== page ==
June 23, 1914|
Bury, Lancashire, England
|Died||October 9, 2011
Born in Bury, Lancashire, England, Worrall emigrated to Montreal, Quebec in 1922. He received a Bachelor of Science degree from McGill University in 1935. He received his law degree from Osgoode Hall Law School and went on to practice law in Toronto.
A track and field athlete, Worrall was the Canadian team flag bearer at the 1936 Summer Olympics opening ceremonies. He competed in both hurdling contests. In the 110 metre hurdles event as well as in the 400 metre hurdles competition he was eliminated in the first round. At the 1934 British Empire Games held in London he won the silver medal in the 120 yards hurdles contest. In the quarter mile hurdles event (440 yards) he finished fourth.
Following his competitive retirement, he moved into sports administration within the Olympic movement. From 1964 to 1968, Worrall was the president of the Canadian Olympic Committee and he rose to be a member of the International Olympic Committee – a position he held from 1967 to 1989. In 1989, he was made an Honorary Member of the International Olympic Committee. Worrall was a member of the Board of Directors of the organizing committees for the 1976 Summer Olympics and the 1988 Winter Olympics.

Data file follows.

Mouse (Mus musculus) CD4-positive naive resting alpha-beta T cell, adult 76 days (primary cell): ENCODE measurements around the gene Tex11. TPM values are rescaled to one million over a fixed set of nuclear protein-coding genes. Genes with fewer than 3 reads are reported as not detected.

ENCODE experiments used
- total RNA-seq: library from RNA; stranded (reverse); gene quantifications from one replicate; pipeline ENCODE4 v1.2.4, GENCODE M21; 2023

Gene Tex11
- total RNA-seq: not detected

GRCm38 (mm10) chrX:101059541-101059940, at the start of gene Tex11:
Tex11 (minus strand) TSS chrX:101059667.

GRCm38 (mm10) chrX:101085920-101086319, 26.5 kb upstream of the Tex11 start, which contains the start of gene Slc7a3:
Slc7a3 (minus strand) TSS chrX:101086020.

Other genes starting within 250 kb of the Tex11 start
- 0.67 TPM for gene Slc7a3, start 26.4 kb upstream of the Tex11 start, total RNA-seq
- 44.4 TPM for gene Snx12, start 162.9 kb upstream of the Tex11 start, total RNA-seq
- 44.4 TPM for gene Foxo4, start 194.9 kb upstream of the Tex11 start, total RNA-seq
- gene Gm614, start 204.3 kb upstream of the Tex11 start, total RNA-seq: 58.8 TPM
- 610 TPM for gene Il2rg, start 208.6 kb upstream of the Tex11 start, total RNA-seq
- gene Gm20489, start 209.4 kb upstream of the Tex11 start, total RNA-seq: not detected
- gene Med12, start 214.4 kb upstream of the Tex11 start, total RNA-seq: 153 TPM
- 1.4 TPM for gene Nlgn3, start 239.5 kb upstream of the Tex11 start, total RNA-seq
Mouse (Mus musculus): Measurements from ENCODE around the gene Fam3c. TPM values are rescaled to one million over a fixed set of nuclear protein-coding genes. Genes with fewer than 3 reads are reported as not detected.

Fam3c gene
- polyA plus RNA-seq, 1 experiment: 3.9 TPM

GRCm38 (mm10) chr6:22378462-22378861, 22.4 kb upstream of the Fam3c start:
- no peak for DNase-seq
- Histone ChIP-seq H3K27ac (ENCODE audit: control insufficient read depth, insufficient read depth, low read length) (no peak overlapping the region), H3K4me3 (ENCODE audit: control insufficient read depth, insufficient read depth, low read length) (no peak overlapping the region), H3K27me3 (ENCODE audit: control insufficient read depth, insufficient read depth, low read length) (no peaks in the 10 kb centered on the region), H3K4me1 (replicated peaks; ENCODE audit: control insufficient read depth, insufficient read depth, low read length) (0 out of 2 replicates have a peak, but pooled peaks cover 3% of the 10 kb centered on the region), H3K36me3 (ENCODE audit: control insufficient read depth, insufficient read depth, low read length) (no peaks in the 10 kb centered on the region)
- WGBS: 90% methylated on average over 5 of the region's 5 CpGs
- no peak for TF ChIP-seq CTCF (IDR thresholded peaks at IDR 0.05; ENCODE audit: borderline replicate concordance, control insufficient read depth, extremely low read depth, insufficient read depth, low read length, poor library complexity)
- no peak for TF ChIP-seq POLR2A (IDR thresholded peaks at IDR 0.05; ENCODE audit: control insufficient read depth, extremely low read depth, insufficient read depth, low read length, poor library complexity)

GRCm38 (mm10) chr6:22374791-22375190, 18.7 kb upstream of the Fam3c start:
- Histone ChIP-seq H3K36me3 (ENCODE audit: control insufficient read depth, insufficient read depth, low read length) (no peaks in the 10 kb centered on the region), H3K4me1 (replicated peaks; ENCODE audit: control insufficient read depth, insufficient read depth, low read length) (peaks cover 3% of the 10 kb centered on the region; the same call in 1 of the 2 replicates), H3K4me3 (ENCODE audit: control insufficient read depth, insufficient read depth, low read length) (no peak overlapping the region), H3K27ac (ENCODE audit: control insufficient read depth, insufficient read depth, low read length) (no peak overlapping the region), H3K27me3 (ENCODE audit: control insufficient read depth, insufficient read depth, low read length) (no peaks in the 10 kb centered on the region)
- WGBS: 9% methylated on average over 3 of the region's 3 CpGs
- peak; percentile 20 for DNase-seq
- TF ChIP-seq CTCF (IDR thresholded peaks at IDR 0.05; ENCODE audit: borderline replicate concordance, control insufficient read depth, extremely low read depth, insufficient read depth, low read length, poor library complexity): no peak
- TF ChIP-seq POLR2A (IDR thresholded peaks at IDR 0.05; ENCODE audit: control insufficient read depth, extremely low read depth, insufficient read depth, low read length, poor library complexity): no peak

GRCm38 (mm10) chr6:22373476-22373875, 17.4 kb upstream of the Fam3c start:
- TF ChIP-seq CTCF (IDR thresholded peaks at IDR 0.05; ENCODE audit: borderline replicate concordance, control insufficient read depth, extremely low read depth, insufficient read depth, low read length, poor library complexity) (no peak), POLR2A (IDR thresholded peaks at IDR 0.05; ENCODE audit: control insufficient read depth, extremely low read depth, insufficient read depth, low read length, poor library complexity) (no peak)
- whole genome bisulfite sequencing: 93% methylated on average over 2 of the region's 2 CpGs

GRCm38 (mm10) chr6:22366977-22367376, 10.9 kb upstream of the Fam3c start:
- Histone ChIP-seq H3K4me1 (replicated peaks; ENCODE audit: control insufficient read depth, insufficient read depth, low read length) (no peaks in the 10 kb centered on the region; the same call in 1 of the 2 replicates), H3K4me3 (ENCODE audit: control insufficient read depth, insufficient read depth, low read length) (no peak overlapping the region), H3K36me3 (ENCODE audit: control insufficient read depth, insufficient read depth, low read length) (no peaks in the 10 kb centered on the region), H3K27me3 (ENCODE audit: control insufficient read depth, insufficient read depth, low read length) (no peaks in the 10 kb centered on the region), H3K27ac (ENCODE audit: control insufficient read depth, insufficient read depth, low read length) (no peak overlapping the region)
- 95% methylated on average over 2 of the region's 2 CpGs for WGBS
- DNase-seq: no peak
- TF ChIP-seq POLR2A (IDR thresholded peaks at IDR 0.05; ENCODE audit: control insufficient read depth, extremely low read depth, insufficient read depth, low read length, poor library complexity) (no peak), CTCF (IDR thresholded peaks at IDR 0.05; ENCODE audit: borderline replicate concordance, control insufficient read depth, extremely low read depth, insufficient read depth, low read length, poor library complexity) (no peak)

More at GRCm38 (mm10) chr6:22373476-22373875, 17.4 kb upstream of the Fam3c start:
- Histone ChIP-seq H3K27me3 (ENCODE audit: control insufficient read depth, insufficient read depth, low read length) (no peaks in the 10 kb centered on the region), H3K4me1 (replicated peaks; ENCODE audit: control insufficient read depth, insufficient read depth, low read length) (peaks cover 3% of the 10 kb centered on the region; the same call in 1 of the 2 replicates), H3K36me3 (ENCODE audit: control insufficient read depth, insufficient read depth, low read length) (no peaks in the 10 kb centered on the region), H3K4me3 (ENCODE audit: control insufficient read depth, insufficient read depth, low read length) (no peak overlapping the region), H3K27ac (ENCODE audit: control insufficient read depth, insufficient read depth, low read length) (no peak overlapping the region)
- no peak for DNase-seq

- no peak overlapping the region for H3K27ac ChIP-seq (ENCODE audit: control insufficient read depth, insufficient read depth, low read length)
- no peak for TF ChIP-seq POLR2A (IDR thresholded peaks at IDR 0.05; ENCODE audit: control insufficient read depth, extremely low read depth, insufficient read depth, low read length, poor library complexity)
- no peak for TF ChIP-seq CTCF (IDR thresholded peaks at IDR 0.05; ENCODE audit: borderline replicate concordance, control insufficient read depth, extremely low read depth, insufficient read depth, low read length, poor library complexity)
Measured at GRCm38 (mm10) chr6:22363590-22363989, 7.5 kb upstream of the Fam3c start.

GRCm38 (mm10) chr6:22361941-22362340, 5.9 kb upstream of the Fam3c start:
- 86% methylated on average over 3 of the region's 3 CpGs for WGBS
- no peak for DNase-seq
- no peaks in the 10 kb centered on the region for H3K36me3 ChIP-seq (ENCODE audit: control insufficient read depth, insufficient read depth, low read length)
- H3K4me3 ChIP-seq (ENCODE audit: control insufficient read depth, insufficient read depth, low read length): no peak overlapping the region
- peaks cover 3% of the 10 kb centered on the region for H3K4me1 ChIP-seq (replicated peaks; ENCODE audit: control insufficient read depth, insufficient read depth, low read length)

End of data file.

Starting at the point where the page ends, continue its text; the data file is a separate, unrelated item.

In 1976, Worrall was made an Officer of the Order of Canada. In 1987, he was inducted into Canada's Sports Hall of Fame. In 1991, he was inducted into the Olympic Hall of Fame. In 1998, he was inducted to the McGill University Sports Hall of Fame.
- James Worrall. McGill University. Retrieved on 2011-10-16.
- Jim Worrall. Sports Reference. Retrieved on 2011-10-16.
- Commonwealth Games Medalists - Athletics (Men). GBR Athletics. Retrieved on 2011-10-16.
- 1936 Olympian James Worrall passes away. IAAF (2011-10-10). Retrieved on 2011-10-16.
- "1936 Berlin Olympics Opening Ceremony". Youtube. International Olympic Committee. Retrieved February 12, 2013.
- Orangeville Council Meeting July 13, 2009
- "Marjory Saunders, 1972 Olympian Passes Away". News. Archery Canada. 2010-12-06. Retrieved 2010-12-11.
- Death of IOC Honorary Member James Worrall, website of the IOC, 10 October 2011